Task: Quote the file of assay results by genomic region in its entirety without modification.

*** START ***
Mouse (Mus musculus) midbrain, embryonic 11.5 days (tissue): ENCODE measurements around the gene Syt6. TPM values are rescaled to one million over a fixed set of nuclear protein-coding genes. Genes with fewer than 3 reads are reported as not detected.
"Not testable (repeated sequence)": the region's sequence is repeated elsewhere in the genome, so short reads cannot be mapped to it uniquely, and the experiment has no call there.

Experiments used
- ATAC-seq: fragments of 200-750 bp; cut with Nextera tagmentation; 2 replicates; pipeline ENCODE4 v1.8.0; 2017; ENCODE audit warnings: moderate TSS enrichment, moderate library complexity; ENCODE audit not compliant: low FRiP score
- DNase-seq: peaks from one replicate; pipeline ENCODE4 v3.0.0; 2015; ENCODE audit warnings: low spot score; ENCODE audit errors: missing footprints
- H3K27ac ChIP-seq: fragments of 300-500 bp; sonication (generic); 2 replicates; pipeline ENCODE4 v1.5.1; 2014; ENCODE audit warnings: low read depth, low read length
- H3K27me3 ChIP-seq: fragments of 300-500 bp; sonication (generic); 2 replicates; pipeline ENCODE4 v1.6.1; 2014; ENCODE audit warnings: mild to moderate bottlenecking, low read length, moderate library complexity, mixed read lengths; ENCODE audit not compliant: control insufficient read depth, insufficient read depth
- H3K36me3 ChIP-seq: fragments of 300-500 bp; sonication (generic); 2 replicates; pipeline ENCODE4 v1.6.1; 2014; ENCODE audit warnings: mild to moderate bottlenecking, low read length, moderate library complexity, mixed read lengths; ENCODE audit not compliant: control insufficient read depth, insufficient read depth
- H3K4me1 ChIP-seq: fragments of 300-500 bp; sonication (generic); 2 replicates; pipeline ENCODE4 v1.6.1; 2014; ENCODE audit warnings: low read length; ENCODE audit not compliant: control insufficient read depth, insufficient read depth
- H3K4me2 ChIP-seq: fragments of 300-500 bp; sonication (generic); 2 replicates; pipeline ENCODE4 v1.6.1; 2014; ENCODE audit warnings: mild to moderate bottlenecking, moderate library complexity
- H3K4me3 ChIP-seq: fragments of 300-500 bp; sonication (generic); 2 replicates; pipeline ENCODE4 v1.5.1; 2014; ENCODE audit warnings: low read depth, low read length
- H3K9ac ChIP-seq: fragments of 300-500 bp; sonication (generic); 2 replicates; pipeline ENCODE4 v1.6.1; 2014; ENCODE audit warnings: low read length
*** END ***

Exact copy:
Mouse (Mus musculus) midbrain, embryonic 11.5 days (tissue): ENCODE measurements around the gene Syt6. TPM values are rescaled to one million over a fixed set of nuclear protein-coding genes. Genes with fewer than 3 reads are reported as not detected.
"Not testable (repeated sequence)": the region's sequence is repeated elsewhere in the genome, so short reads cannot be mapped to it uniquely, and the experiment has no call there.

Experiments used
- ATAC-seq: fragments of 200-750 bp; cut with Nextera tagmentation; 2 replicates; pipeline ENCODE4 v1.8.0; 2017; ENCODE audit warnings: moderate TSS enrichment, moderate library complexity; ENCODE audit not compliant: low FRiP score
- DNase-seq: peaks from one replicate; pipeline ENCODE4 v3.0.0; 2015; ENCODE audit warnings: low spot score; ENCODE audit errors: missing footprints
- H3K27ac ChIP-seq: fragments of 300-500 bp; sonication (generic); 2 replicates; pipeline ENCODE4 v1.5.1; 2014; ENCODE audit warnings: low read depth, low read length
- H3K27me3 ChIP-seq: fragments of 300-500 bp; sonication (generic); 2 replicates; pipeline ENCODE4 v1.6.1; 2014; ENCODE audit warnings: mild to moderate bottlenecking, low read length, moderate library complexity, mixed read lengths; ENCODE audit not compliant: control insufficient read depth, insufficient read depth
- H3K36me3 ChIP-seq: fragments of 300-500 bp; sonication (generic); 2 replicates; pipeline ENCODE4 v1.6.1; 2014; ENCODE audit warnings: mild to moderate bottlenecking, low read length, moderate library complexity, mixed read lengths; ENCODE audit not compliant: control insufficient read depth, insufficient read depth
- H3K4me1 ChIP-seq: fragments of 300-500 bp; sonication (generic); 2 replicates; pipeline ENCODE4 v1.6.1; 2014; ENCODE audit warnings: low read length; ENCODE audit not compliant: control insufficient read depth, insufficient read depth
- H3K4me2 ChIP-seq: fragments of 300-500 bp; sonication (generic); 2 replicates; pipeline ENCODE4 v1.6.1; 2014; ENCODE audit warnings: mild to moderate bottlenecking, moderate library complexity
- H3K4me3 ChIP-seq: fragments of 300-500 bp; sonication (generic); 2 replicates; pipeline ENCODE4 v1.5.1; 2014; ENCODE audit warnings: low read depth, low read length
- H3K9ac ChIP-seq: fragments of 300-500 bp; sonication (generic); 2 replicates; pipeline ENCODE4 v1.6.1; 2014; ENCODE audit warnings: low read length